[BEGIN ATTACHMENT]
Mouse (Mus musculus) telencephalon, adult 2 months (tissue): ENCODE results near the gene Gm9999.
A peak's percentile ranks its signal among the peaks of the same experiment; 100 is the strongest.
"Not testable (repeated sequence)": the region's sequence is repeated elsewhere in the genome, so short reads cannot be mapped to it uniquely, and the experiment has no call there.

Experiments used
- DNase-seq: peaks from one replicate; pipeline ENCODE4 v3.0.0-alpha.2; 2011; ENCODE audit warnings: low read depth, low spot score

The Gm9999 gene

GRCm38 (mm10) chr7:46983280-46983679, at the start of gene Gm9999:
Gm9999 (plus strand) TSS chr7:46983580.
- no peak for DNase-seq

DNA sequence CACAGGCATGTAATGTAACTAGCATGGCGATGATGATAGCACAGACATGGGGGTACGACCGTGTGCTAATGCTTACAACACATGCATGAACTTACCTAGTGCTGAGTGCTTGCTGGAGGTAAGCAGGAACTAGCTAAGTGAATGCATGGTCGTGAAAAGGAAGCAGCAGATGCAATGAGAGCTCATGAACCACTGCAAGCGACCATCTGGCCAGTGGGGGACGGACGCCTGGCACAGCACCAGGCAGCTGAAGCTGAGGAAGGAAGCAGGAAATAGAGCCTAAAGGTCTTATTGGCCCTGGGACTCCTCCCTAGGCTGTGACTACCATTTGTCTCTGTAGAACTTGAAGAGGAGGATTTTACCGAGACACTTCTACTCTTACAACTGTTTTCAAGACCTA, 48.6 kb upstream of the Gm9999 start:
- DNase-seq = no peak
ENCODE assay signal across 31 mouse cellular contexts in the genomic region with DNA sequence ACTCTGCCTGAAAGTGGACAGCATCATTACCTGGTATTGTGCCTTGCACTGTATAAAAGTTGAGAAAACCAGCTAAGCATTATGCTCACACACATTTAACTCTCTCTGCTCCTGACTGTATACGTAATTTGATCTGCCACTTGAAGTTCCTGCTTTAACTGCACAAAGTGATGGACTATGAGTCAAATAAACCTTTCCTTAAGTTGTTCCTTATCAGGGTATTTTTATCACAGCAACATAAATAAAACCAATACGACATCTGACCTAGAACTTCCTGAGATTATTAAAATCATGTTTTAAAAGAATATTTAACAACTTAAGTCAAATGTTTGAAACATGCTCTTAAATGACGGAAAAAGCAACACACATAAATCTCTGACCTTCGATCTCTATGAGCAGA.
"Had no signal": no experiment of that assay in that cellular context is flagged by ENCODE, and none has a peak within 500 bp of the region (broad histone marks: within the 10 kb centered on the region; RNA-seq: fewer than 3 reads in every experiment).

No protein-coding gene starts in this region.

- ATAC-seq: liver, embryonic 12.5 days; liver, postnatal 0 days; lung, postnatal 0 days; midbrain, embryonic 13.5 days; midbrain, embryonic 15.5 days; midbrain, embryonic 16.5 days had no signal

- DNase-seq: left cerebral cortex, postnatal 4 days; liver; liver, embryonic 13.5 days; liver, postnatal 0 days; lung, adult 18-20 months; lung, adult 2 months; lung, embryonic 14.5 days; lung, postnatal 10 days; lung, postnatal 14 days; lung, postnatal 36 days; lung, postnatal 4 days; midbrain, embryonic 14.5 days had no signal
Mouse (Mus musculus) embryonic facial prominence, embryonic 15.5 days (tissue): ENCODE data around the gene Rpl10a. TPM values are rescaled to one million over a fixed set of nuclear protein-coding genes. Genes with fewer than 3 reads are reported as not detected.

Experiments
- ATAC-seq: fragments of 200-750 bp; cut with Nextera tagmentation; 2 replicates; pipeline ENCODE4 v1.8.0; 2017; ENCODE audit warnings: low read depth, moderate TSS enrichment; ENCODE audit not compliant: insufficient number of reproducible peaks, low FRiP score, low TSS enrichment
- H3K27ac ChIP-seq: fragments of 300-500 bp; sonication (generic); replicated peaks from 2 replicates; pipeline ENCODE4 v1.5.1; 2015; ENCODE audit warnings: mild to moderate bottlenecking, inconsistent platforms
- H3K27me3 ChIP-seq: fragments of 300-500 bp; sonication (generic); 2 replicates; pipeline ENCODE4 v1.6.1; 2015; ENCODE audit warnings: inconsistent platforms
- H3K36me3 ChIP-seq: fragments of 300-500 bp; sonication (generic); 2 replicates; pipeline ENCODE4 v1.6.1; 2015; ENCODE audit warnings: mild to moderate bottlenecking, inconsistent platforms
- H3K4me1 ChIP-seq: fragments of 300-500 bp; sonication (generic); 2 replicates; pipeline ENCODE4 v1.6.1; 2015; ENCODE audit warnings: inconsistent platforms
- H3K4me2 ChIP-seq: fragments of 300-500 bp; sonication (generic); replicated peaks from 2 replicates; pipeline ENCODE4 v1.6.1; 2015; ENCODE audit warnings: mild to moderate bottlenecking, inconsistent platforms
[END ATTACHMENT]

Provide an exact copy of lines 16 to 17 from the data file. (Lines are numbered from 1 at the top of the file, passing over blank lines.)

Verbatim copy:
- DNase-seq: left cerebral cortex, postnatal 4 days; liver; liver, embryonic 13.5 days; liver, postnatal 0 days; lung, adult 18-20 months; lung, adult 2 months; lung, embryonic 14.5 days; lung, postnatal 10 days; lung, postnatal 14 days; lung, postnatal 36 days; lung, postnatal 4 days; midbrain, embryonic 14.5 days had no signal
Mouse (Mus musculus) embryonic facial prominence, embryonic 15.5 days (tissue): ENCODE data around the gene Rpl10a. TPM values are rescaled to one million over a fixed set of nuclear protein-coding genes. Genes with fewer than 3 reads are reported as not detected.